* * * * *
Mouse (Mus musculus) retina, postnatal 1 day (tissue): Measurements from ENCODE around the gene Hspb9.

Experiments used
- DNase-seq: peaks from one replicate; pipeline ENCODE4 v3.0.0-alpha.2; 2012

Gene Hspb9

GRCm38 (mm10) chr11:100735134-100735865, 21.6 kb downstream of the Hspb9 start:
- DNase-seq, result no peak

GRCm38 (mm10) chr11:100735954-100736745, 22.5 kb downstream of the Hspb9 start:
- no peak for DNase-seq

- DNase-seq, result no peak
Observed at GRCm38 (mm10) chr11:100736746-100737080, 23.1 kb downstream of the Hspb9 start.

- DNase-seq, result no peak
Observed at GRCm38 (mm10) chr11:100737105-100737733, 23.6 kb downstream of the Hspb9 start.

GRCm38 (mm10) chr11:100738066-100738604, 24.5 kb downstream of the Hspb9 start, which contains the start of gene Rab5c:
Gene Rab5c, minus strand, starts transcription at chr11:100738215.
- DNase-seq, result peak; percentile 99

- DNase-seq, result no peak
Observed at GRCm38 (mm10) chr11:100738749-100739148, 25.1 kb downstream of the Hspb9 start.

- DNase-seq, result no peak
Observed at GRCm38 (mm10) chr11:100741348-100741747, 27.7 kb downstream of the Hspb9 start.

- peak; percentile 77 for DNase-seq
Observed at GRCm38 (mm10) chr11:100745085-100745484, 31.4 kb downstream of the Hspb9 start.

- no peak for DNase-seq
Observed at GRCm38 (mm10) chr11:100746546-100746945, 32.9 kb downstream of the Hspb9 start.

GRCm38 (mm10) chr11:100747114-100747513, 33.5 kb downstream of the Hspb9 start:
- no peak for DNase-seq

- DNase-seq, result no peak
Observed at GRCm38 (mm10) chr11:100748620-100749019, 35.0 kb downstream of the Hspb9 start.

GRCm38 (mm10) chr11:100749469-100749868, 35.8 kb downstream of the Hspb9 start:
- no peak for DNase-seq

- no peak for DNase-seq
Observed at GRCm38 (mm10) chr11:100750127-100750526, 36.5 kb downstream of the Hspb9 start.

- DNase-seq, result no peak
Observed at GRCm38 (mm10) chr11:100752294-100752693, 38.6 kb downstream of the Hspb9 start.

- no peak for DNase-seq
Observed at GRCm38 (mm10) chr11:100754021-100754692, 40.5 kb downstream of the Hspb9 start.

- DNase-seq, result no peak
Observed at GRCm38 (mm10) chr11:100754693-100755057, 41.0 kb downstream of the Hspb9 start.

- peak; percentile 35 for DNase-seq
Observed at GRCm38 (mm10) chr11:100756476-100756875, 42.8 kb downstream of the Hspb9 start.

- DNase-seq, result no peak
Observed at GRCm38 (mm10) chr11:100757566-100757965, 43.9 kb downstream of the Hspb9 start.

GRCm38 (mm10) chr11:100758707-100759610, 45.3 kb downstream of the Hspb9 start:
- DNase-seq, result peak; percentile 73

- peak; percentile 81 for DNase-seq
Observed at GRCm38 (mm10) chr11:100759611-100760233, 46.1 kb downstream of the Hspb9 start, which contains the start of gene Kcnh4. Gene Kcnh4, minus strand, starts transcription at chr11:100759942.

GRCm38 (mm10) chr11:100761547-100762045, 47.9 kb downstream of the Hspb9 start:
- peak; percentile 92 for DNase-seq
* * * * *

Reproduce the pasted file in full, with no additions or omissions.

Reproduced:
Mouse (Mus musculus) retina, postnatal 1 day (tissue): Measurements from ENCODE around the gene Hspb9.

Experiments used
- DNase-seq: peaks from one replicate; pipeline ENCODE4 v3.0.0-alpha.2; 2012

Gene Hspb9

GRCm38 (mm10) chr11:100735134-100735865, 21.6 kb downstream of the Hspb9 start:
- DNase-seq, result no peak

GRCm38 (mm10) chr11:100735954-100736745, 22.5 kb downstream of the Hspb9 start:
- no peak for DNase-seq

- DNase-seq, result no peak
Observed at GRCm38 (mm10) chr11:100736746-100737080, 23.1 kb downstream of the Hspb9 start.

- DNase-seq, result no peak
Observed at GRCm38 (mm10) chr11:100737105-100737733, 23.6 kb downstream of the Hspb9 start.

GRCm38 (mm10) chr11:100738066-100738604, 24.5 kb downstream of the Hspb9 start, which contains the start of gene Rab5c:
Gene Rab5c, minus strand, starts transcription at chr11:100738215.
- DNase-seq, result peak; percentile 99

- DNase-seq, result no peak
Observed at GRCm38 (mm10) chr11:100738749-100739148, 25.1 kb downstream of the Hspb9 start.

- DNase-seq, result no peak
Observed at GRCm38 (mm10) chr11:100741348-100741747, 27.7 kb downstream of the Hspb9 start.

- peak; percentile 77 for DNase-seq
Observed at GRCm38 (mm10) chr11:100745085-100745484, 31.4 kb downstream of the Hspb9 start.

- no peak for DNase-seq
Observed at GRCm38 (mm10) chr11:100746546-100746945, 32.9 kb downstream of the Hspb9 start.

GRCm38 (mm10) chr11:100747114-100747513, 33.5 kb downstream of the Hspb9 start:
- no peak for DNase-seq

- DNase-seq, result no peak
Observed at GRCm38 (mm10) chr11:100748620-100749019, 35.0 kb downstream of the Hspb9 start.

GRCm38 (mm10) chr11:100749469-100749868, 35.8 kb downstream of the Hspb9 start:
- no peak for DNase-seq

- no peak for DNase-seq
Observed at GRCm38 (mm10) chr11:100750127-100750526, 36.5 kb downstream of the Hspb9 start.

- DNase-seq, result no peak
Observed at GRCm38 (mm10) chr11:100752294-100752693, 38.6 kb downstream of the Hspb9 start.

- no peak for DNase-seq
Observed at GRCm38 (mm10) chr11:100754021-100754692, 40.5 kb downstream of the Hspb9 start.

- DNase-seq, result no peak
Observed at GRCm38 (mm10) chr11:100754693-100755057, 41.0 kb downstream of the Hspb9 start.

- peak; percentile 35 for DNase-seq
Observed at GRCm38 (mm10) chr11:100756476-100756875, 42.8 kb downstream of the Hspb9 start.

- DNase-seq, result no peak
Observed at GRCm38 (mm10) chr11:100757566-100757965, 43.9 kb downstream of the Hspb9 start.

GRCm38 (mm10) chr11:100758707-100759610, 45.3 kb downstream of the Hspb9 start:
- DNase-seq, result peak; percentile 73

- peak; percentile 81 for DNase-seq
Observed at GRCm38 (mm10) chr11:100759611-100760233, 46.1 kb downstream of the Hspb9 start, which contains the start of gene Kcnh4. Gene Kcnh4, minus strand, starts transcription at chr11:100759942.

GRCm38 (mm10) chr11:100761547-100762045, 47.9 kb downstream of the Hspb9 start:
- peak; percentile 92 for DNase-seq